Our league file had become "INNFL95" for The Immagination Network, and then ultimately the  "IKNFL97 (and later 98) Unofficial Stat Patch".  The IK stood for "Indra & Kavik Kang".  The name change came when the new FPS:FB97 came with Seirra's own new networking service called "WoN".  FPS:FB had this strange thing about using the wrong year in its title, hence the missing "96" as INN used the real year for what was an online version of FPS:FB96.  FPS:FB98 would, according to rest of the world, actually be called FPS:FB97.  Almost all of the leagues used either IKNFL, or later what became known as "the IKNFL standard" which spawned a dozen other league files that were basically people spending a few hours messing things up in ways that they thought were improving it.  We had been doing this for 5 years, 3 of them with a dozen playtest leagues... that's just what "the IKNFL standard" was.

IKNFL was primarily playtested by what was very likely the first ever organized online game community for a commercial game, "Longshot's Ultimate Football League (UFL)" (which had been formed almost immediately during the early INN days) and it's later imitators on WoN.  UFL was comprised mostly of the top elite players in what had been the very first organized league by us guys who were there almost from day one.  Longshot, Avarice, Cort, C-Dub, Rabbit, Indra and Kavik Kang (my brother and I), and a bunch of others that formed our 18-team (and later 32-team) league.  Eventually IKNFL went through about 3 years of testing by about a dozen different online leagues, but particularly Longshot's UFL league.  It got to a point of being very highly refined and shockingly accurate, wether looking at individual player or predictive team stats/standings produced by the simulation.  It even predicted the unimagined cinderella story of the St Louis Rams.  We did everything we could to weaken them that season in the stat patch, that we would make *before* the season began and release during the real-life pre-season.  We pulled out every trick we could and we just couldn't hold them back, they were immensely powerful.  It was the biggest issue we had with that version of the stat patch.  We had to settle for them doing much better than we thought they should even with an intentionally bad playbook.  Like everyone else in the world, we were wrong.  IKNFL was right.  They were the surprise new powerhouse of the league.  If only we had listened too our own simulation and gone to Vegas...

It all sounds so obvious too you now, but it sure wasn't back then.  They had been making sports games for almost a decade by 1995 and nobody had ever even tried to do it before.  It only seems so obvious too you now because all sports games you have ever seen are based on the same source material... IKNFL.  Madden basically imported it into their game, everyone else copies Madden and, boom, my own little slice of Rodney Dangerfield.  It might seem obvious that a TE is stronger and slower than a WR.  It might seem obvious that no player should have ratings in the 20's on anything relevant to his position, or any rating go over 95 unless it is a very special case (like Jerry Rice's hands or John Elway's arm strength...).  All those kinds of things might seem obvious too you now, but they weren't obvious to anyone until we spent 5 years doing it.  And it wasn't easy, it took 2 designers (one an expert in game design and the other an expert in both college and pro football) and at least 40-50 people who were involved enough to call playtesters about 5 years in total to do it.  We recieved letters of praise from, I am not exaggerating, over a dozen players and coaches throughout the NFL several of whom mentioned that Indra appeared have knowledge of the players equal too any NFL scout and they couldn't understand how that could possibly be true.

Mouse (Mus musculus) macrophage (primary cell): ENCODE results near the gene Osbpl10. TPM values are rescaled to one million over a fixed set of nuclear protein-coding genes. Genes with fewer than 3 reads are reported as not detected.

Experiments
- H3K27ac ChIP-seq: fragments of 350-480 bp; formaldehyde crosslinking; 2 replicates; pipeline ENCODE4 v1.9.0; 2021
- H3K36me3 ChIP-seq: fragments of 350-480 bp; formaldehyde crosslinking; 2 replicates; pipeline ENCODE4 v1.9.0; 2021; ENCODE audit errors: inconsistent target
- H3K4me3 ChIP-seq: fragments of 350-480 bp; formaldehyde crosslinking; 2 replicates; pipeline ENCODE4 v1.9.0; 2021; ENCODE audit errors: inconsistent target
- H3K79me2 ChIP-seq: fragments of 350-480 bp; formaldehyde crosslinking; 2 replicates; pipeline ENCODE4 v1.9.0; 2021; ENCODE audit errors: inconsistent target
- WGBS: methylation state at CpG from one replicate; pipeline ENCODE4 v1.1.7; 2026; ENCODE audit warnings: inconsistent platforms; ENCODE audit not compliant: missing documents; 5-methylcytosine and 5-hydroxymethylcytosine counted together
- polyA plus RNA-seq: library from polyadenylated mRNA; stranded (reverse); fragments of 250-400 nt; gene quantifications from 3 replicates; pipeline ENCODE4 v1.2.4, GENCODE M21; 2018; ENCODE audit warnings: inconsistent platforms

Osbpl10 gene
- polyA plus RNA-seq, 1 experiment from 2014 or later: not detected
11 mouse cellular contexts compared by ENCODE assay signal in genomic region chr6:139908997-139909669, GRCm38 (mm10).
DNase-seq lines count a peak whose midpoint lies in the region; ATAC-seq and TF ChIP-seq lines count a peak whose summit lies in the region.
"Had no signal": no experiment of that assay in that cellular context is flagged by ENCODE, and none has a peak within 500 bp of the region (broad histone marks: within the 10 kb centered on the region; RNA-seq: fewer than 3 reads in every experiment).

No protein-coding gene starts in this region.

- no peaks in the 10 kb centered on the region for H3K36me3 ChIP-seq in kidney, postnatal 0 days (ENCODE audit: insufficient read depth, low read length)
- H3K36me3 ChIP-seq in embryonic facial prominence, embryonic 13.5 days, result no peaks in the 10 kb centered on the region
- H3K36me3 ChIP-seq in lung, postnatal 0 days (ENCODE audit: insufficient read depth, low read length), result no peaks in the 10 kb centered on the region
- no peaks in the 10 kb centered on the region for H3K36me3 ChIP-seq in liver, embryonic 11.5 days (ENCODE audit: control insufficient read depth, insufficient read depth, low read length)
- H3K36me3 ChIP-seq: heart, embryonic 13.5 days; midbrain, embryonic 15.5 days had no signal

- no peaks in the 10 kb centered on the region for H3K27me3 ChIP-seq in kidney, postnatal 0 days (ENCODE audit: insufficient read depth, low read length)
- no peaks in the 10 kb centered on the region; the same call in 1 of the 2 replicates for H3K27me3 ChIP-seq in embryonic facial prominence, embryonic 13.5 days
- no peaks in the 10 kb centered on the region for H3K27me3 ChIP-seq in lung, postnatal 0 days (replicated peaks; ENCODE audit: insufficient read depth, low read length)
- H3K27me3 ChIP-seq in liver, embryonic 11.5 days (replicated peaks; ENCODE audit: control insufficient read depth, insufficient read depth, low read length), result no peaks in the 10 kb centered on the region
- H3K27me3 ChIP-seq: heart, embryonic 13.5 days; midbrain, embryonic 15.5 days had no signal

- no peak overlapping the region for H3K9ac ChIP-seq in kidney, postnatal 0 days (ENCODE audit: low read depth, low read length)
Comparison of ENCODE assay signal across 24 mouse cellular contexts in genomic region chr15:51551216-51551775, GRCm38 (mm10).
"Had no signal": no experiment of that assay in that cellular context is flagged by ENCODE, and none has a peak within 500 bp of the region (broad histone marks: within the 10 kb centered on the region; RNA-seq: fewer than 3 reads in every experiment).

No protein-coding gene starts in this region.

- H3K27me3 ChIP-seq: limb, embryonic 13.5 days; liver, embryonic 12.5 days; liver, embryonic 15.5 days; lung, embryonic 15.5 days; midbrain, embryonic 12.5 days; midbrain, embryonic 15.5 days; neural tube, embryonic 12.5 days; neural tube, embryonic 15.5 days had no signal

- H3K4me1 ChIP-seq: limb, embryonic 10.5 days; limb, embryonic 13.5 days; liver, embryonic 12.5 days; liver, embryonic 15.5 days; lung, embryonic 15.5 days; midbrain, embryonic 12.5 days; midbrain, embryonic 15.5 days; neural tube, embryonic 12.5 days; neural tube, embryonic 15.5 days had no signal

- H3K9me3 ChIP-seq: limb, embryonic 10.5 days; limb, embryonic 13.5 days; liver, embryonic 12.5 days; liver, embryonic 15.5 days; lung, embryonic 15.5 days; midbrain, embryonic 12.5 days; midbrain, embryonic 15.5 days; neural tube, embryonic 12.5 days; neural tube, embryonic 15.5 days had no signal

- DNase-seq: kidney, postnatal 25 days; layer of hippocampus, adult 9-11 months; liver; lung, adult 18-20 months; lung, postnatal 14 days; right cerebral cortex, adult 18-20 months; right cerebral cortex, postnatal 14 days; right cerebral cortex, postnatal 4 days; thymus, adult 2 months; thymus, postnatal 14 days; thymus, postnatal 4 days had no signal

To this day, Pat Cook's genius Front Page Sports: Football '98 running our IKNFL98e Unofficial Stat Patch is by far the most realistic, most accurate player ratings, player produced statistics, team standing prediction, and has by far the most challenging AI of any football game ever made.  Expect to lose... seriously.  And often.  The playbooks (except for the Rams, hahaha... give them the Patriot's offensive playbook) are comprised entirely of the plays that were proven reliable over the course of 3 years of online league play by about a dozen different leagues.  They are also weighted to call those plays in an appropriate way for the talent present on the team.  Expect to lose to the AI, newbie, a lot.  It is the serious thinking man's football game that many serious fans of football dream of and think has never existed.  It once did.  Pat Cook designed it, and Indra and Kavik Kang provided the content and tuned it with the help of Longshot's UFL and the other WoN FPS:FB leagues (...in other words, it was done Stephen V. Cole's way).  IKNFL98e is on the disk for the game, and was almost certainly both the first mod of a commercial game and the first mod included with a commercial game as an "alternate configuration" for the game.  IKNFL is just one of many "tiny little branches" of your own DNA that you don't remember.  The true origin of what makes your sports games of today both look and function in a reasonably realistic way.

Oh, btw...  Madden...  20 years later and you are *STILL* eating our dust!!!  [Indra waves hello...]  Keep working at it, we're sure you will eventually make it there.  Maybe give it a couple more decades.  Maybe three...  Are you sure you guys are in the right line of work?  I guess most of you are... it sure does look pretty...



  Oh... What Indra and I could do with Madden...  It would be glorious!!!

P.S. If anyone knows where I could find a version of Seirra's Front Page Sports: Football '98 that runs in Windows 7, I sure would like to see IKNFL98e again.  I'd love to stomp on the Patriot's with the Bronco's a few times (we called them "The Triangle of Death"... John Elway, Terrell Davis, and Shannon Sharpe).  Send me an E-Mail!

Do you like Axis & Allies?  Next week I'll introduce you too it's brothers and sisters.  You probably didn't know it had a family.